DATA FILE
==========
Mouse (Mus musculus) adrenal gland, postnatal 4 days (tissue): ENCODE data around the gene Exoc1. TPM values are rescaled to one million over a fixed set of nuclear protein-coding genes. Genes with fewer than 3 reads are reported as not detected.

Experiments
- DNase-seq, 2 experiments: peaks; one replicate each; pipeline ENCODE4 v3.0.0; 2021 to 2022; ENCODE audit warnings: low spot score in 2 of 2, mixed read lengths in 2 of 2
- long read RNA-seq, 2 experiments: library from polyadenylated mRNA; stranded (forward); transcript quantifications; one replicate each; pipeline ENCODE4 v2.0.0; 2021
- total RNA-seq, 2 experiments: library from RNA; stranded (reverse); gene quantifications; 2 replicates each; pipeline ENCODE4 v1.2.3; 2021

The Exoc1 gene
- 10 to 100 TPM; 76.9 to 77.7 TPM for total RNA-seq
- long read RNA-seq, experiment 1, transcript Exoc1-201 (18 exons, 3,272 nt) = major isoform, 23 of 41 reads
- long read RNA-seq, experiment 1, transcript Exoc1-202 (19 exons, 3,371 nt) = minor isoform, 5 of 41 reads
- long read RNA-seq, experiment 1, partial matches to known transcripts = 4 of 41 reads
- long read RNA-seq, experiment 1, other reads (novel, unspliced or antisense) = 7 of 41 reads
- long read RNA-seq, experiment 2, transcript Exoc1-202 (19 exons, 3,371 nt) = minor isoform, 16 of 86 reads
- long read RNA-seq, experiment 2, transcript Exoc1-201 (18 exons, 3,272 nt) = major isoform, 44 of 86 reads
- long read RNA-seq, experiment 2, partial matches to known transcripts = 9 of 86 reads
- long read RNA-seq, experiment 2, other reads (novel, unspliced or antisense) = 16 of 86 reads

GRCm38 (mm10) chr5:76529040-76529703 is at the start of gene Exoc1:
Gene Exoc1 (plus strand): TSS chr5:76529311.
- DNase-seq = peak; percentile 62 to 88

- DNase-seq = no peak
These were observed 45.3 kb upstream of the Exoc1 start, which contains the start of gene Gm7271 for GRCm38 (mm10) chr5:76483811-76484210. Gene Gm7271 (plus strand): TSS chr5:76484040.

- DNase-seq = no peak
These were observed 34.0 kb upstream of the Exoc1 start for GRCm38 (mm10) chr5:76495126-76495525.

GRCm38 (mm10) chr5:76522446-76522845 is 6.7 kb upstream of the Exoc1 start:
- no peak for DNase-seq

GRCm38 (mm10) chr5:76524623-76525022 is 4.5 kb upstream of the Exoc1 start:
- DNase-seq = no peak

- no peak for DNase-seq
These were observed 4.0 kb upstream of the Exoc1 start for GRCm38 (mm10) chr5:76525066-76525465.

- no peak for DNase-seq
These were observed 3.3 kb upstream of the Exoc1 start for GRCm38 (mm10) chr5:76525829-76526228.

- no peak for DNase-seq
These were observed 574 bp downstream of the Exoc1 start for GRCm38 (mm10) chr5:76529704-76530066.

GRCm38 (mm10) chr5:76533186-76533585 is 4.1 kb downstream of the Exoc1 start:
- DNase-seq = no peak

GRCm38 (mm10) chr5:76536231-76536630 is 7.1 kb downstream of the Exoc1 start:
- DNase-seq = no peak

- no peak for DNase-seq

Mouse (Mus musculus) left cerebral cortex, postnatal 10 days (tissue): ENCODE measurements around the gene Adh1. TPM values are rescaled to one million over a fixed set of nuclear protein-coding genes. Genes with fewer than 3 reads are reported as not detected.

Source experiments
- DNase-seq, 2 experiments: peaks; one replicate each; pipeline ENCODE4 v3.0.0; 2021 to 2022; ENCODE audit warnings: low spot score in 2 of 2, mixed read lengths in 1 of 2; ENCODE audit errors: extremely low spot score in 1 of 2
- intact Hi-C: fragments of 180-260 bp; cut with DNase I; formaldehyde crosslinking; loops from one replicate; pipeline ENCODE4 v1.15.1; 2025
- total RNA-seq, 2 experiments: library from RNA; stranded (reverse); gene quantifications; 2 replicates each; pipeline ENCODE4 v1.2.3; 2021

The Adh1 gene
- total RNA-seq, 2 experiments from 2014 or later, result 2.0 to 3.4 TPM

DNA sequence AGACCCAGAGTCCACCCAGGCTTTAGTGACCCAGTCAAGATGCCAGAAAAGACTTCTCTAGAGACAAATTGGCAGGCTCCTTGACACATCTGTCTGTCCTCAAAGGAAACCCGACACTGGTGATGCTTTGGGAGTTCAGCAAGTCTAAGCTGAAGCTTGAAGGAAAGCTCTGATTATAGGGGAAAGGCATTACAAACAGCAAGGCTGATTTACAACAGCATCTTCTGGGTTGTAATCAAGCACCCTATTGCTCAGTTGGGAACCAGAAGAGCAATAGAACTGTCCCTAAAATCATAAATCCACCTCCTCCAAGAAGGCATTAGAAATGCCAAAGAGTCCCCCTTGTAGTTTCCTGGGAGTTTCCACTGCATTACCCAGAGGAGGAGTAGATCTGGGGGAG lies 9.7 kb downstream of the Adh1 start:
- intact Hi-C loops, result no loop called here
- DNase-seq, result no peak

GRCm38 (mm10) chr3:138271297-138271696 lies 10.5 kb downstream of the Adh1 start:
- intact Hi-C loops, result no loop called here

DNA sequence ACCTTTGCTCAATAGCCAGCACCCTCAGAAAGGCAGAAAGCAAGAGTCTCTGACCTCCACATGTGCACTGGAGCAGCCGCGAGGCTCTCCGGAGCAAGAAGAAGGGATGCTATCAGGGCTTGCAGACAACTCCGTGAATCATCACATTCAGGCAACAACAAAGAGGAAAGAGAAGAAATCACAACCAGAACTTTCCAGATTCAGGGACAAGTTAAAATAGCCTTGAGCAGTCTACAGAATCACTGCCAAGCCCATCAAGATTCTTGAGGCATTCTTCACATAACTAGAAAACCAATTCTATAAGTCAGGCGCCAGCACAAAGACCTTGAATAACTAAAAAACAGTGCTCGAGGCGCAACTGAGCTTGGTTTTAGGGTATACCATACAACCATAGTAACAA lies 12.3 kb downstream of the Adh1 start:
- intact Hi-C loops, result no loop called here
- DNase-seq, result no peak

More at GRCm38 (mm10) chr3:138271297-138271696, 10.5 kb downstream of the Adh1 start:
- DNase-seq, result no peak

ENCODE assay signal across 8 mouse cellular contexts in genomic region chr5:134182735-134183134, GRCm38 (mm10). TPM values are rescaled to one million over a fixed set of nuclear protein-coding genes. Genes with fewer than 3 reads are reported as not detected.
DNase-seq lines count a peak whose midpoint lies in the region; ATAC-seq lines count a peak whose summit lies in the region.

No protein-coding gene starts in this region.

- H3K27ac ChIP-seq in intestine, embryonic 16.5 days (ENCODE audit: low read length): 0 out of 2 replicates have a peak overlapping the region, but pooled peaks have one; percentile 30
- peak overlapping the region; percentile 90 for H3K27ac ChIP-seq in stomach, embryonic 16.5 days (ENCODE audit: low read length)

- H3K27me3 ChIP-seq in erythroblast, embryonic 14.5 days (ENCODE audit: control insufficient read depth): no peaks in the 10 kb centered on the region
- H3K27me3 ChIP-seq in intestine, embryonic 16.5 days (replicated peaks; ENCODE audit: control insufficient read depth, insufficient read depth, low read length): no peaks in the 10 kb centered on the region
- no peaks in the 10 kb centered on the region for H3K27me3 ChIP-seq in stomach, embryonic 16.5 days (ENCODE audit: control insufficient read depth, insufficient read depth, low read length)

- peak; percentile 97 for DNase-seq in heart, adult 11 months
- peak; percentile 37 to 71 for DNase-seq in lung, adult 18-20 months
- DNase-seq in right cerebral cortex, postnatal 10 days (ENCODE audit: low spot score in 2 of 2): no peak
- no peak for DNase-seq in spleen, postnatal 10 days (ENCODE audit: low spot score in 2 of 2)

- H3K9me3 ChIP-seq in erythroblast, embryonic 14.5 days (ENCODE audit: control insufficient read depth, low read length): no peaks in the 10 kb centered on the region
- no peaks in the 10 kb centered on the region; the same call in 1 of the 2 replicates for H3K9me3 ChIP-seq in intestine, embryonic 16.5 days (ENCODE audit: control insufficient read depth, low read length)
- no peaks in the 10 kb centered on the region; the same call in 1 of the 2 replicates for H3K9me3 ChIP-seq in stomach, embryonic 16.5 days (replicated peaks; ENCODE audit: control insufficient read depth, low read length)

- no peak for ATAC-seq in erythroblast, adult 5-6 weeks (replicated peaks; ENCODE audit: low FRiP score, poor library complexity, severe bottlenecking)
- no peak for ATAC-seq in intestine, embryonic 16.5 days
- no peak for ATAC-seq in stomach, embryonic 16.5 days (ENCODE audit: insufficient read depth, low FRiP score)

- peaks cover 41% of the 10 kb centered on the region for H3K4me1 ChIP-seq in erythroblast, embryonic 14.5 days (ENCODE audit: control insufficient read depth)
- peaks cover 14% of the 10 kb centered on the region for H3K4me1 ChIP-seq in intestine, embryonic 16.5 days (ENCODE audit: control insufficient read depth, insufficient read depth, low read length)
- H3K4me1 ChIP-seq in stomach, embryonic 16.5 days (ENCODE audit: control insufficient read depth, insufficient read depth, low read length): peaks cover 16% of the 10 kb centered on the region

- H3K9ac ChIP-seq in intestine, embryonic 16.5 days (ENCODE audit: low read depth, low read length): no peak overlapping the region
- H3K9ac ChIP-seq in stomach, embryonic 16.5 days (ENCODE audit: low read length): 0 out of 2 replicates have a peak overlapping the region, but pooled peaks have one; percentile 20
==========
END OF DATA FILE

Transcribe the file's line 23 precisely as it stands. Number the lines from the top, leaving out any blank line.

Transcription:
GRCm38 (mm10) chr5:76522446-76522845 is 6.7 kb upstream of the Exoc1 start: